Spain to See Further Tax Hikes
April 30, 2012 Taxation in Spain
MADRID – As protesters across the country continue to stand up against the continued austerity measures, the government of Spain is still looking at implementing a series of tax increases to raise much needed national revenues.
Over the weekend Spain saw an escalation in public protest regarding the plan of the country’s government to implement new austerity measures. The public protest were sparked after the Minister of the Economy of Spain Luis de Guindos revealed on Friday that the government would soon increase the rate of the Value Added Tax (VAT) and would conduct investigations into the feasibility of further changes to taxes.
Justifying the need for the tax hikes, the Prime Minister Mariano Rajoy said that Spain had no alternative such a decision, and he added that the economic system of Spain needs a “deep structural change”.
According to the Minister of the Economy, in next year the government will also instate several increases to the rate of excise taxes on tobacco and alcohol products. The exact size of the increases to the excise taxes and VAT have not yet been determined, but the government hopes to that the new measures will boost overall tax revenues by approximately EUR 8 billion.
Increases to tax rates are not the only measures planned by the government, and they also intend to clampdown on the occurrence of taxpayers claiming welfare benefits while involved in the informal economy and receiving unreported incomes. It is expected that the government will toughen the testing and eligibility rules for unemployment payments, and increase the penalties for those found to be circumventing the rules.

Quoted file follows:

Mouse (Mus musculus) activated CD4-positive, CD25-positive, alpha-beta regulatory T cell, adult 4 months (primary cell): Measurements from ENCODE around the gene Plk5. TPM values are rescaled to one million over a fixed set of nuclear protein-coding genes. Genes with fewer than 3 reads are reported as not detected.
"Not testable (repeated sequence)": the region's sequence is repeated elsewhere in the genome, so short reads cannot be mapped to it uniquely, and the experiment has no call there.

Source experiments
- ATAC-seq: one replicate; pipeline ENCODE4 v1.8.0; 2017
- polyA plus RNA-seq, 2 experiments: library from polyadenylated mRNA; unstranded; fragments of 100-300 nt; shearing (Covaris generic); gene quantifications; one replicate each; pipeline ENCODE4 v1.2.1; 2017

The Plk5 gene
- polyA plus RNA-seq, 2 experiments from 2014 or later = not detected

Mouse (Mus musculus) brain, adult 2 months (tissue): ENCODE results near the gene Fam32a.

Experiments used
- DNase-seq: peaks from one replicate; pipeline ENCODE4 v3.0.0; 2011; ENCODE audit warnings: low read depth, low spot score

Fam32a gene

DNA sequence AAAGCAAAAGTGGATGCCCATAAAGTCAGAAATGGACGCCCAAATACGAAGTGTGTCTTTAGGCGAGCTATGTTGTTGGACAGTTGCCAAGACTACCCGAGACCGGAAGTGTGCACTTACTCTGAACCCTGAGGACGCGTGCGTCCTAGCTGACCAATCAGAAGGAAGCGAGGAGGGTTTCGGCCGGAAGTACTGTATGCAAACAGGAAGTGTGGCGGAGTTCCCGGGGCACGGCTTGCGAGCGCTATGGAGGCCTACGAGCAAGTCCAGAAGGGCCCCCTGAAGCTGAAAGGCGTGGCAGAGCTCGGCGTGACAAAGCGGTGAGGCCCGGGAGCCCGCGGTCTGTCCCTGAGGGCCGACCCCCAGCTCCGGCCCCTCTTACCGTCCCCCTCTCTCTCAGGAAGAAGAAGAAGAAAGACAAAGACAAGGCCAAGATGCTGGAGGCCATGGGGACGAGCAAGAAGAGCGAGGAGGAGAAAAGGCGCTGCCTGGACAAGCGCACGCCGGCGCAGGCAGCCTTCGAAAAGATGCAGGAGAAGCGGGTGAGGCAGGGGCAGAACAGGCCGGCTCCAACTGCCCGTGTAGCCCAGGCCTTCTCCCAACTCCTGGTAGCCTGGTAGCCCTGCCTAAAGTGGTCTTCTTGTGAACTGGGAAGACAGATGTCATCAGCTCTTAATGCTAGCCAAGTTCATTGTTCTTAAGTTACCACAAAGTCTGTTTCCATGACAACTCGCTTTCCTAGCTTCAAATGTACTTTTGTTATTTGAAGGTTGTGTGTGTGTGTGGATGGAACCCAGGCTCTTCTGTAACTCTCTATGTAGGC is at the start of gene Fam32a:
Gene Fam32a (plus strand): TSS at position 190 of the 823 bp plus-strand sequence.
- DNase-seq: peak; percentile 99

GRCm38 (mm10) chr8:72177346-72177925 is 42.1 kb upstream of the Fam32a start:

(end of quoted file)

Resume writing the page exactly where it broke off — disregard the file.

On March 30th Spain is expected to release a new report regarding its GDP levels over the last three months. Amongst economic experts there is a strong sentiment that the results will show that Spain saw a contraction in GDP for the second consecutive quarter.
Spain is currently seeing national unemployment levels hit an 18 year high of 24.4 percent, with youth unemployment exceeding 50 percent.
Last week the country’s credit rating was cut to BBB+ by Standard and Poor’s and to A3 by Moody’s.
Following the announcement of the tax increases, the deputy Prime Minister Soraya Saenz de Santamaria said that “…we are living through perhaps one of the hardest moments for the Spanish economy.”
Photo by Trowbridge Estate